Arizona Cardinals’ Jen Welter Makes History By Becoming The 1st Female NFL Coach


The first thing that came to mind when we read the awesome news that Arizona Cardinals’ Jen Welter just became the first female coach in the NFL was the “Like A Girl” advertising campaign that was spearheaded by Always, and has now been picked up by mainstream society as a new discourse on the ability of women by changing a statement that was previously used as an insult into something empowering.

ESPN reports that back in March, Arizona Cardinals football team head coach Bruce Arians was asked when the NFL would have a female coach.

“The minute they can prove they can make a player better, they’ll be hired,” he said in a statement reiterating that it’s about football, not gender stereotypes.

Well it seems he has made good on his word because he hired Jen Welter as an assistant coaching intern for training camp and the preseason to work specifically with linebackers, aka the big guys.

Jen is a former collegiate rugby player who played 14 seasons of pro football, mostly in the Women’s Football Alliance. She also holds a master’s degree in sport psychology and a PhD in psychology, was the first female to play a non-kicking position in a men’s pro football league when she played running backs and special teams for the Texas Revolution (indoor football league champions) in 2014. She also won two gold medals playing for Team USA in the International Federation of American Football Women’s World Championship in 2010 and 2013. So she ain’t just a random hire, this woman knows a thing or two about the game.


Coach Bruce Arians has high hopes for Jen and knows the significance of hiring her as the first female NFL coach.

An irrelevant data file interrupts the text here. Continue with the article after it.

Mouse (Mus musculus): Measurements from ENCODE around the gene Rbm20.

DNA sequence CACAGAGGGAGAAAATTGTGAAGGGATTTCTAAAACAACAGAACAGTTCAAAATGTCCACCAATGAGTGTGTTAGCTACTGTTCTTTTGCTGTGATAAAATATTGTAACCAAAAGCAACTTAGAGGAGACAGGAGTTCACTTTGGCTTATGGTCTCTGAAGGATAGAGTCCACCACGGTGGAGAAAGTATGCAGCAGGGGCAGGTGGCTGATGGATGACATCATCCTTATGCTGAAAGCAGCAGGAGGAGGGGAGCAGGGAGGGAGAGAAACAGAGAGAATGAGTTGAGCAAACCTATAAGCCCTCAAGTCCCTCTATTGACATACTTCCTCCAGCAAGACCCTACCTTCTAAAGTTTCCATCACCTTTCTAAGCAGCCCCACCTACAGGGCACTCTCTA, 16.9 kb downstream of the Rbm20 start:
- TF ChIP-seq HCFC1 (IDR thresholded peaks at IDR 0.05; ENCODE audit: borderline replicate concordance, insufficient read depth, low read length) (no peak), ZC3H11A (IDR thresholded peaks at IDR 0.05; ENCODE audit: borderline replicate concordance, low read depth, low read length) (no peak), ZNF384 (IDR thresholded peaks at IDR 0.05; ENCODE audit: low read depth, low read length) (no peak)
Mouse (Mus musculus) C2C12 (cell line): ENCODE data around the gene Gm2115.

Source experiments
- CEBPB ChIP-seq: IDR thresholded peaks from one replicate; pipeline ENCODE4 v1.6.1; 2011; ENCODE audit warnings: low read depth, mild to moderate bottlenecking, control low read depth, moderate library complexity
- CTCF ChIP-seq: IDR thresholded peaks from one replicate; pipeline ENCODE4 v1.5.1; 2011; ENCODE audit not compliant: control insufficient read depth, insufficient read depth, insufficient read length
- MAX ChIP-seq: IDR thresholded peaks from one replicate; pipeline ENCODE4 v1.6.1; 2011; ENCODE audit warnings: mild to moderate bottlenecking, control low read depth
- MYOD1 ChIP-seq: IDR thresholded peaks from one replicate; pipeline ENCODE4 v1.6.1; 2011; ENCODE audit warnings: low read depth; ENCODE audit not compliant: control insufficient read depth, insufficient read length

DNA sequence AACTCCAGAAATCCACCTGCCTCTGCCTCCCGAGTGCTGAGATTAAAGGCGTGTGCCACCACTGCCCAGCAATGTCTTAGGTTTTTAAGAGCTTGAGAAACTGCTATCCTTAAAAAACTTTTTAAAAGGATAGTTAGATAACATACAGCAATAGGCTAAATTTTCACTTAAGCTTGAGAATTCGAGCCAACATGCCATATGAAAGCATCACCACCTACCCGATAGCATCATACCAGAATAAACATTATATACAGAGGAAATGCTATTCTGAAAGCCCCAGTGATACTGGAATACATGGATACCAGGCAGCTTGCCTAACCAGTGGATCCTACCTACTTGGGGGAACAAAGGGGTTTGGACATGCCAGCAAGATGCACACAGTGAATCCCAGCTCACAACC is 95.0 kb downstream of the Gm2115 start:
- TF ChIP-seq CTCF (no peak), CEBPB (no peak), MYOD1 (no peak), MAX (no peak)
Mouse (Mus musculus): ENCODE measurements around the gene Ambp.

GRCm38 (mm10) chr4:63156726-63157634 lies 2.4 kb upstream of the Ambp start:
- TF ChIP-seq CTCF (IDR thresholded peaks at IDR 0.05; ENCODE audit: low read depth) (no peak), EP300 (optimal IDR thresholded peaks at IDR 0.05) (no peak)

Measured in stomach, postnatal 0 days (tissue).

“Coaching is nothing more than teaching. One thing I have learned from players is, ‘How are you going to make me better? If you can make me better, I don’t care if you’re the Green Hornet, man, I’ll listen.’ I really believe she’ll have a great opportunity with this internship through training camp to open some doors for her,” he said in a statement.

“She came for an OTA and I met her, and I thought she was the type of person that could handle this in a very positive way for women and open that door,” he added.

Jen’s new role at the Cardinals is part of a growing list of women in sports who are breaking barriers in areas where no woman has gone before. In the NBA, Becky Hammon made history by becoming the first female in any coaching position when she was appointed assistant coach for the San Antonio Spurs. She was also appointed the coach of the Spurs Summer League Team and made history again by becoming the first female coach to win the NBA Summer League Championship.

Hmmm, it is becoming increasingly clear that this whole “like a girl” thing is more powerful than ever.

Jen Welter isn’t just breaking a gender barrier in a major sporting league, she is also helping shape the public narrative for an organization that over the past few years has been dogged with damaging reports about players and officials covering up and perpetrating acts of violence against women. Fans have lashed out at the NFL for the mismanagement of this issue, calling for commissioner Roger Goodell to step down after the way he handled the Ray Rice case.


The NFL’s sexual assault and violence against women problem is not solved or softened by any means by one team hiring a female coach, but perhaps it should be a wake up call that their female audience is a significant part of their fan base and addressing issues of gender violence is not an option.

It is estimated that women now make up 45% of the NFL’s more than 150 million American fans and represent the biggest demographic for growth especially given that the majority of advertising campaigns in the world today are directed at us.

With the introduction of a female presence on the coaching staff of a major team, this could potentially have a drastic effect on how the sport is perceived in the future. No longer as simply a “man’s game” but a sport that doesn’t discriminate based on gender and offers opportunities for the best and most talented (regardless of your sex). For the female audience to continue to grow and trust the NFL, it has to recognize covering up major issues of violence in favor of keeping a star player on a team is not what fans want to see.

We’re excited to see how Jen does throughout the preseason and hope her presence on the field will send a loud and clear message to all female football fans – this is your game too!

Check out what she had to say in a press conference about her new job:


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